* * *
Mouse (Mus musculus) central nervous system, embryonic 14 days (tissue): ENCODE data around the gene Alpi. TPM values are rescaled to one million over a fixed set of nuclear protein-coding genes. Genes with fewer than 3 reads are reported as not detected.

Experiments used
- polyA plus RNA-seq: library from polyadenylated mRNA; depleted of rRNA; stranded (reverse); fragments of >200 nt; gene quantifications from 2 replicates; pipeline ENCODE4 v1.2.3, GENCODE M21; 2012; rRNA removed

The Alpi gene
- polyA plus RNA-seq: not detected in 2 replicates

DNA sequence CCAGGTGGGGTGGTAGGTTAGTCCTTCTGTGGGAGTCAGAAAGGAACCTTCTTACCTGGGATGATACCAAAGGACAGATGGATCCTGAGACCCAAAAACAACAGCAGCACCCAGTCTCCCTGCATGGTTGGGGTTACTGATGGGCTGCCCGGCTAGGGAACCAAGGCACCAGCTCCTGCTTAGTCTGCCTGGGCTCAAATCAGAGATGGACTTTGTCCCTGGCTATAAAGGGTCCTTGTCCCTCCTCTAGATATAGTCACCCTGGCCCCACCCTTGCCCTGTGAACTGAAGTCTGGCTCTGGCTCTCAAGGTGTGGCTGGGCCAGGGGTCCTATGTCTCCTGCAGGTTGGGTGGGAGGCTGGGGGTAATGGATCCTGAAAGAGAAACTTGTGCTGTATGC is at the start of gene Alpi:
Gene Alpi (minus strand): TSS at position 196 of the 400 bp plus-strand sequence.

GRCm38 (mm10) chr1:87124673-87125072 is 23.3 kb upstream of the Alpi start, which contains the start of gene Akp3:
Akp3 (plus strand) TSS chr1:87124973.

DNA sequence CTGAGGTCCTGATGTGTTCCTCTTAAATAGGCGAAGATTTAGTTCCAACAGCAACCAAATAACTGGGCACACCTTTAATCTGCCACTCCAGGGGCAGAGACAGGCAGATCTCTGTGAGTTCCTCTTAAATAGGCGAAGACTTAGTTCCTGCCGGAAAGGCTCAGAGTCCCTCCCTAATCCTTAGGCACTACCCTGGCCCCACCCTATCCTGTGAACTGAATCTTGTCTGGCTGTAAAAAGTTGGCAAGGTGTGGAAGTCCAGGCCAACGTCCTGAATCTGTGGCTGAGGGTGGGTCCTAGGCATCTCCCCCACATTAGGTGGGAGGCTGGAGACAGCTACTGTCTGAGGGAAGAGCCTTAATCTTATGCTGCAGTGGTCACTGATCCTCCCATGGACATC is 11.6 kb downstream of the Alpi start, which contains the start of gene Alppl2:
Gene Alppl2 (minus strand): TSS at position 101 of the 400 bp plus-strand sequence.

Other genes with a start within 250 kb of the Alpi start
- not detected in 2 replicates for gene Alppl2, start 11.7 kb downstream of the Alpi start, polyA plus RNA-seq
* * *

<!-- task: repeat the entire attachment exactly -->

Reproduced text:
Mouse (Mus musculus) central nervous system, embryonic 14 days (tissue): ENCODE data around the gene Alpi. TPM values are rescaled to one million over a fixed set of nuclear protein-coding genes. Genes with fewer than 3 reads are reported as not detected.

Experiments used
- polyA plus RNA-seq: library from polyadenylated mRNA; depleted of rRNA; stranded (reverse); fragments of >200 nt; gene quantifications from 2 replicates; pipeline ENCODE4 v1.2.3, GENCODE M21; 2012; rRNA removed

The Alpi gene
- polyA plus RNA-seq: not detected in 2 replicates

DNA sequence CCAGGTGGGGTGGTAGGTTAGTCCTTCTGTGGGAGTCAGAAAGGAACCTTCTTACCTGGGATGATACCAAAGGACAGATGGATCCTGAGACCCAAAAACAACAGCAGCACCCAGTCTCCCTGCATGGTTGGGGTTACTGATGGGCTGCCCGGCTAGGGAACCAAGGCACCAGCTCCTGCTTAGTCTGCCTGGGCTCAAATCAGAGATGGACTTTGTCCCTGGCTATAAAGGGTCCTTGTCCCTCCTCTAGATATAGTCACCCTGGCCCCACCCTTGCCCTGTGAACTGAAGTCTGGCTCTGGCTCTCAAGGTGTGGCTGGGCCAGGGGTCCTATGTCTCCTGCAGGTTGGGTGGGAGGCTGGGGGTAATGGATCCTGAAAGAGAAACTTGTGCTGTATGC is at the start of gene Alpi:
Gene Alpi (minus strand): TSS at position 196 of the 400 bp plus-strand sequence.

GRCm38 (mm10) chr1:87124673-87125072 is 23.3 kb upstream of the Alpi start, which contains the start of gene Akp3:
Akp3 (plus strand) TSS chr1:87124973.

DNA sequence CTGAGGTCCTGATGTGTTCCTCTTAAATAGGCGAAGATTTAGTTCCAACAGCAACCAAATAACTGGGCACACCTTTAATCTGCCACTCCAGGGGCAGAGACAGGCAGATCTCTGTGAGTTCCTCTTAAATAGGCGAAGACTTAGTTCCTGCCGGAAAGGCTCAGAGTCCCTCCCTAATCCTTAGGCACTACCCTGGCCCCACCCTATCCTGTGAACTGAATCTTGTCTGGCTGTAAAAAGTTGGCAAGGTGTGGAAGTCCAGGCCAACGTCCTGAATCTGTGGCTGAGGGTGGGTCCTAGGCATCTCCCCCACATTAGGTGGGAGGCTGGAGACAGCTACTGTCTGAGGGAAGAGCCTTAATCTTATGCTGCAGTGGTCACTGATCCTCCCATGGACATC is 11.6 kb downstream of the Alpi start, which contains the start of gene Alppl2:
Gene Alppl2 (minus strand): TSS at position 101 of the 400 bp plus-strand sequence.

Other genes with a start within 250 kb of the Alpi start
- not detected in 2 replicates for gene Alppl2, start 11.7 kb downstream of the Alpi start, polyA plus RNA-seq